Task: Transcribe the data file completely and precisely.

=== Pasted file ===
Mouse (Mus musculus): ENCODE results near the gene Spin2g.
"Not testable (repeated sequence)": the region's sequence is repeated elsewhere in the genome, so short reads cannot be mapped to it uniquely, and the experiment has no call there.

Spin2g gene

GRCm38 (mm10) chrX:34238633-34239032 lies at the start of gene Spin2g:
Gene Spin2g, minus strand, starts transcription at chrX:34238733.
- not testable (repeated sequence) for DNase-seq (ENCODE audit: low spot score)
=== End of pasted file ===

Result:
Mouse (Mus musculus): ENCODE results near the gene Spin2g.
"Not testable (repeated sequence)": the region's sequence is repeated elsewhere in the genome, so short reads cannot be mapped to it uniquely, and the experiment has no call there.

Spin2g gene

GRCm38 (mm10) chrX:34238633-34239032 lies at the start of gene Spin2g:
Gene Spin2g, minus strand, starts transcription at chrX:34238733.
- not testable (repeated sequence) for DNase-seq (ENCODE audit: low spot score)